Creating A Robust Physical Security System To Protect Your Company

Posted on: 28 May 2014

You need to create security policies and plans to protect your critical assets and your employees, customers, and associates. This is an overwhelming task, and you might need the help of professional site security services in Seattle, WA. You need to review all areas of your company, and then design a security system that bars threats.

Know Your Threats

Evaluate your company's processes and policies to find weaknesses in your physical security systems. This includes reviewing how employees enter the premises and the procedures you use to verify their entrance. It also includes an evaluation of all locks and alarm systems and a review your key management system. Also, review reports of physical breaches that occurred on your premises. These give you insignt to your vulnerabilities. You need to check any system, process or procedure that blocks or allows access to your company.

Design A System That Prevent Threats From Occurring

After your assessment, you'll need to design or upgrade your security system. Figure out how to integrate your staff, policy and procedures, and equipment to reach optimal security levels. You'll need to train employees, update policies and procedures and install or update equipment. As you design your new security system, think about how best to secure each faucet of your company. For example, analyze if, or how, each of the following fits into your security scheme.

  • Perimeter Protection: Determine the protections you need around your building and in your offices. Include barriers that keep intruders out and lighting that deter them.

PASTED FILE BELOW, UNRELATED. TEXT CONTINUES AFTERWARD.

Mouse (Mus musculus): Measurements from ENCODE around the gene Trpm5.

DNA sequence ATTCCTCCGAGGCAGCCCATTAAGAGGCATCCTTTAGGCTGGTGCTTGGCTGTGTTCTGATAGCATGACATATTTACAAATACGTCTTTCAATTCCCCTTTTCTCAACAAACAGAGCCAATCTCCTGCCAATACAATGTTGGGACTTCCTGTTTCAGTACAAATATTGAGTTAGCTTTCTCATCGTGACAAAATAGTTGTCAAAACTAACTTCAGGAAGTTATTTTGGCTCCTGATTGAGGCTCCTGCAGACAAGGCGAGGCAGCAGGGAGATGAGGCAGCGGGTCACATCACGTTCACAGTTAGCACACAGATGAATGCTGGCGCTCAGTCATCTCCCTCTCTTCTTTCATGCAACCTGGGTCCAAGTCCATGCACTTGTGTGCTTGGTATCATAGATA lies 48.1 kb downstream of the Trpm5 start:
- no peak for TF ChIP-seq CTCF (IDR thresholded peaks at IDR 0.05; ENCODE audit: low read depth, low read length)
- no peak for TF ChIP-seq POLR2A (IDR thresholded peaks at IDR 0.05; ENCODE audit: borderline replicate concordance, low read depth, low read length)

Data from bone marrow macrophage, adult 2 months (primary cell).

• Crime Prevention Through Elemental Design: Adjust and take advantage of your environment to deter crime. For example, trim your shrubs and prune your trees. You also can include thorny plants and rocks in your landscaping design and place low lights along walkways. The idea is to make it difficult for criminals to hide.

  • Security Barriers: Physical security barriers include locks, keys, gates, walls, and sensor lights. Add alarms that alert you and your security team when intruders breach these barriers or enter certain areas. Anyone who gains access through these barriers or to protected areas must have appropriate credentials.

  • Biometrics: Biometrics security adds another level of authentication to your security protocol. Fingerprints are the most common, but you can also use iris and retinal scans and facial recognition technology.

  • Security Guards: Don't overlook the importance of professional human security. Just having a security guard walk your grounds might deter intruders. Security guards are also useful for protecting employees who must leave work after dark. They also can spot intruders who steal authorization cards and badges from legitimate employees.

Recognize the Impact of Your Business Type And Industry

Your business type and industry will have an impact on the security system you design, and your products and services might need another level of security. For example, if your company is a retail store or finance company, you need to think about making money drops when your till reaches a certain amount. If you're a data center, you need to have strong fire protection, as well as robust computer security.

Know That Your Philosophy Plays A Role In The Process

You need to put strong security practices in place, but you need to do more than just protect your perimeters. You need to assess the value of the items and people you want to protect, and recognize their value to intruders. Your security plans must be all inclusive, which means that you must protect your company from all threats. This includes intentional threats such as burglary, grand larceny and Internet crime. It also includes accidental threats such as natural disasters. Your security philosophy determines how you'll protect your company.

Click here to learn more about security measures that can protect your business. Share